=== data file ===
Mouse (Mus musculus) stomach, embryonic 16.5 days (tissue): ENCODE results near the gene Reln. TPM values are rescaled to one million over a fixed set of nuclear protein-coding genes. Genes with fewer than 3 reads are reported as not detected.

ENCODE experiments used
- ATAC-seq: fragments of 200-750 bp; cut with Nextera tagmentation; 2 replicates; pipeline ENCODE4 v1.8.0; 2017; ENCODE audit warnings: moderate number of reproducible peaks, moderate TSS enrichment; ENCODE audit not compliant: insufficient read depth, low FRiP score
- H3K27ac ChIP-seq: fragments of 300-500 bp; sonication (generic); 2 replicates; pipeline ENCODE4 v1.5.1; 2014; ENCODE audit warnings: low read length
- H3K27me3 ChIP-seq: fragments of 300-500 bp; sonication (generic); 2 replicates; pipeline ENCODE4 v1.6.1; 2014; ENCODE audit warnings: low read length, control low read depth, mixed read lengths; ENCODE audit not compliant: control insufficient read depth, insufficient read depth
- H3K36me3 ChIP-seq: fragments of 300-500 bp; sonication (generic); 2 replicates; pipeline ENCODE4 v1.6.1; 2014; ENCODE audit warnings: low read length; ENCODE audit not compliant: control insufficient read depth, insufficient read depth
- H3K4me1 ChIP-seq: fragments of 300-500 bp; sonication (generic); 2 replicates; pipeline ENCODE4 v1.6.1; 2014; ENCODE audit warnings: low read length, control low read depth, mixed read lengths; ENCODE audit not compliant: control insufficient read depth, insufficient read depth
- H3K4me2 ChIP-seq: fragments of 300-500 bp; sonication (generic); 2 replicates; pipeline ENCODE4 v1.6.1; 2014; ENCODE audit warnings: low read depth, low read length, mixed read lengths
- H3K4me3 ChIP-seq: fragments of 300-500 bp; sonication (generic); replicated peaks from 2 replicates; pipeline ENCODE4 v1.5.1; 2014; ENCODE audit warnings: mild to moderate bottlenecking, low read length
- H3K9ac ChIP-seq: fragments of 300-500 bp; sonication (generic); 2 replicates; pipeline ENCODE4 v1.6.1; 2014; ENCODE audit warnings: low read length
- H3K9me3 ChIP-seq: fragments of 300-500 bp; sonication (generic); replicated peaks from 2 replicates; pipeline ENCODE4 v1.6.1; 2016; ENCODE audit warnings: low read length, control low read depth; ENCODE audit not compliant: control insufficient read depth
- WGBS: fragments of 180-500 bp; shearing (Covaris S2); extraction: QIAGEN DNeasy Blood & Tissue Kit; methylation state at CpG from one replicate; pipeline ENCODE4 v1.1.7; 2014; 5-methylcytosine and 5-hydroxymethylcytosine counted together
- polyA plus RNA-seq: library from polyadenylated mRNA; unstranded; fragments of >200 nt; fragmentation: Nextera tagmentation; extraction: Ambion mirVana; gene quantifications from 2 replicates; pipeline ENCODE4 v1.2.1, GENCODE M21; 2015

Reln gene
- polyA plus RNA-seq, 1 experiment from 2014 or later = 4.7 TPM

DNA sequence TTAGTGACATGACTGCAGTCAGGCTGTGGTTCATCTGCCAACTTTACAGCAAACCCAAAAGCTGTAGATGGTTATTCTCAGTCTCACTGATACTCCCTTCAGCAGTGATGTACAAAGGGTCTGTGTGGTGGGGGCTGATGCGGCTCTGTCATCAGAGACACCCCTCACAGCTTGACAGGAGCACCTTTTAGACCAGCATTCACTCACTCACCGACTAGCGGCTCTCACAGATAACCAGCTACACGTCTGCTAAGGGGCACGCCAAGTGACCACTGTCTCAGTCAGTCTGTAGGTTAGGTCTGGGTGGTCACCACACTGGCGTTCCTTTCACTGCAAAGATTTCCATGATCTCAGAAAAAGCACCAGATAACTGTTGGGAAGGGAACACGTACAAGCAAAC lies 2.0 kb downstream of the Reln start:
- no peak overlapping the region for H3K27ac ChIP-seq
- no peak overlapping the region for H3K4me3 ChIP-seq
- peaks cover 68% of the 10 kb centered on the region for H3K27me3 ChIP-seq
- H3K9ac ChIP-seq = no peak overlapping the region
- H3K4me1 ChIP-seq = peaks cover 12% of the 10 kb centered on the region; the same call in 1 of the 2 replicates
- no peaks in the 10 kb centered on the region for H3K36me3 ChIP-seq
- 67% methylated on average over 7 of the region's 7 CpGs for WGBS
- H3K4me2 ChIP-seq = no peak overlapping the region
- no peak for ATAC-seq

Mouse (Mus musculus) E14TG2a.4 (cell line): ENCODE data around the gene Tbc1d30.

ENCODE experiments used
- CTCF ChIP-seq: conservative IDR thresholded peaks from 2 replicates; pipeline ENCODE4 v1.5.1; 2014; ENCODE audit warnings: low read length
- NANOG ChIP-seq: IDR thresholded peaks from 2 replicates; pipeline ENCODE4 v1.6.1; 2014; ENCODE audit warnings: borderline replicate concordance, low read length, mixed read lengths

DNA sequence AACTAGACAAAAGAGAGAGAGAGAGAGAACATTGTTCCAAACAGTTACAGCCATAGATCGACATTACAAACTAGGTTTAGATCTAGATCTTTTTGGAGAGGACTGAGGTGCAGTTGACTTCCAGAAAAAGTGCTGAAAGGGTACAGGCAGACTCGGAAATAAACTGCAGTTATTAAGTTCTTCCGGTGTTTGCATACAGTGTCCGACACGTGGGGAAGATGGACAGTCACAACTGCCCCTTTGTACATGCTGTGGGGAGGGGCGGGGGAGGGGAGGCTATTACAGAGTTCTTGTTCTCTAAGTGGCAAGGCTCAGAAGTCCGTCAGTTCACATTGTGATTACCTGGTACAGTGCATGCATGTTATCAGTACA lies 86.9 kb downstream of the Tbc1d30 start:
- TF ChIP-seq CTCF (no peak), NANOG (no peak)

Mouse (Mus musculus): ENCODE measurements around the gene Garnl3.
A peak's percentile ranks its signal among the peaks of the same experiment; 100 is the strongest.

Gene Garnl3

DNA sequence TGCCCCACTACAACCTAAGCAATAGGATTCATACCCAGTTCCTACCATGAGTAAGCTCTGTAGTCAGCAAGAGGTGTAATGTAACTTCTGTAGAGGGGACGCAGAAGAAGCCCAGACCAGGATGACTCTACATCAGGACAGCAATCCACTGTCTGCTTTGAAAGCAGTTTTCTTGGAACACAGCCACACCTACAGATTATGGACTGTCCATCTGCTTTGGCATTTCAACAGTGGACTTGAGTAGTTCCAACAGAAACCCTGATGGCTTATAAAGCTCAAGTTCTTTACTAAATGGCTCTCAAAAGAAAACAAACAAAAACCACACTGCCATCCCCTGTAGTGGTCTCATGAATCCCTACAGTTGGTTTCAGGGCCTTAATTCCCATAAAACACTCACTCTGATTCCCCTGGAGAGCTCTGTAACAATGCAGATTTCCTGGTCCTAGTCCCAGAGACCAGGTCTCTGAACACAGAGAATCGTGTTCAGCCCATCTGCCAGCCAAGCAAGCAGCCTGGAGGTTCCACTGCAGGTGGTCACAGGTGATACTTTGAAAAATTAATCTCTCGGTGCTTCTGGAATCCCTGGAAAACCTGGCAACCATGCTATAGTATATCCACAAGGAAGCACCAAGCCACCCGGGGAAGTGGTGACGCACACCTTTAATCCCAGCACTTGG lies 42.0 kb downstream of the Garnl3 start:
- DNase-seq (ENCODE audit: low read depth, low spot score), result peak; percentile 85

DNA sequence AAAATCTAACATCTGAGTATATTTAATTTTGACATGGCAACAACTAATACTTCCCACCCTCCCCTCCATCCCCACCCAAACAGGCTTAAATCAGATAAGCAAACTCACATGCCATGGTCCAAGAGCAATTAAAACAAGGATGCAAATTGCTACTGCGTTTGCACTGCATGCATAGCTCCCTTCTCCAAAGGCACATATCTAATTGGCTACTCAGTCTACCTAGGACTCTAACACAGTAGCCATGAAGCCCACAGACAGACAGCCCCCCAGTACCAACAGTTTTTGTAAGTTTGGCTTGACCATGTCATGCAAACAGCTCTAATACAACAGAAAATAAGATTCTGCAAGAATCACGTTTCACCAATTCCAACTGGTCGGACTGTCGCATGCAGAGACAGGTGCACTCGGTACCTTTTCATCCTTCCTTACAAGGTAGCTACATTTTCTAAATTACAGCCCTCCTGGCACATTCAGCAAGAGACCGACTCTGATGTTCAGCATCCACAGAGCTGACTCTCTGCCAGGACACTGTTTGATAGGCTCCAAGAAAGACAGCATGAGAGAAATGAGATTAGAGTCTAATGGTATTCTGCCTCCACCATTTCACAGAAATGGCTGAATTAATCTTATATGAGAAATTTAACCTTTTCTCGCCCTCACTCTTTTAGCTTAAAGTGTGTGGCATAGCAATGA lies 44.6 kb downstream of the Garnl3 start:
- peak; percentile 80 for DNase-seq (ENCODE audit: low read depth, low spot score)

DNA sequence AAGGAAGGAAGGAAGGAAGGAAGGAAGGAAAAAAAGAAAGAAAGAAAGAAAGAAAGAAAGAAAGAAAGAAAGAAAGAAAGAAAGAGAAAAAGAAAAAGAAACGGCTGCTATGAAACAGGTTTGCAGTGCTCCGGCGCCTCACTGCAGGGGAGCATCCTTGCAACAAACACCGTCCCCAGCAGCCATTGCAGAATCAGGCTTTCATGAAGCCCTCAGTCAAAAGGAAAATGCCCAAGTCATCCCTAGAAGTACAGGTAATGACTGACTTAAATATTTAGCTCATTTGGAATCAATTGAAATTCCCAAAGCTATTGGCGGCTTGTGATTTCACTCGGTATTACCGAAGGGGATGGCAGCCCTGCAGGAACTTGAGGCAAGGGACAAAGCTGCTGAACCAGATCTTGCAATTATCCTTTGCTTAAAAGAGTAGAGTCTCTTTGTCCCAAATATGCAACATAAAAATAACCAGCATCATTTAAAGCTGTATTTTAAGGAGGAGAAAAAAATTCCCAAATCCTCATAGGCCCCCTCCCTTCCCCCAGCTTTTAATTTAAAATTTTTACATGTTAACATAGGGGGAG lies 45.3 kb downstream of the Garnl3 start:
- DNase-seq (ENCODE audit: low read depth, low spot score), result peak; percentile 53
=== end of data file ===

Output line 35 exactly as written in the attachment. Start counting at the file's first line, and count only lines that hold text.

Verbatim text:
DNA sequence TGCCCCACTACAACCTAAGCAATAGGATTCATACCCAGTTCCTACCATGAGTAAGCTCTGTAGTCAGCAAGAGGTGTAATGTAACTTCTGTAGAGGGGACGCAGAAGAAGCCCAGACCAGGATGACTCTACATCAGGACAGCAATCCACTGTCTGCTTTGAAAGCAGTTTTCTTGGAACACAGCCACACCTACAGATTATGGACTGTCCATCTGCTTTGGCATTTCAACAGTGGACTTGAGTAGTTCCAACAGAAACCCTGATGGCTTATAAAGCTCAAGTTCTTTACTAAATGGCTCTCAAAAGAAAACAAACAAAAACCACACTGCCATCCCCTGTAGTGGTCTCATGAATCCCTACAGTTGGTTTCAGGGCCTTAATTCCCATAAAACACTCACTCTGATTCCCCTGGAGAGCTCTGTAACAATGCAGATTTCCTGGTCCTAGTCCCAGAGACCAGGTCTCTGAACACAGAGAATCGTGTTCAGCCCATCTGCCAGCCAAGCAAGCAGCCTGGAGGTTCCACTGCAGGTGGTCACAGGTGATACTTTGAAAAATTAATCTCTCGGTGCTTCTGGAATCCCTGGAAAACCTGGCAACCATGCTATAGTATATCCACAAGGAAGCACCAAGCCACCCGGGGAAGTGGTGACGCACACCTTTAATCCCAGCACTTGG lies 42.0 kb downstream of the Garnl3 start: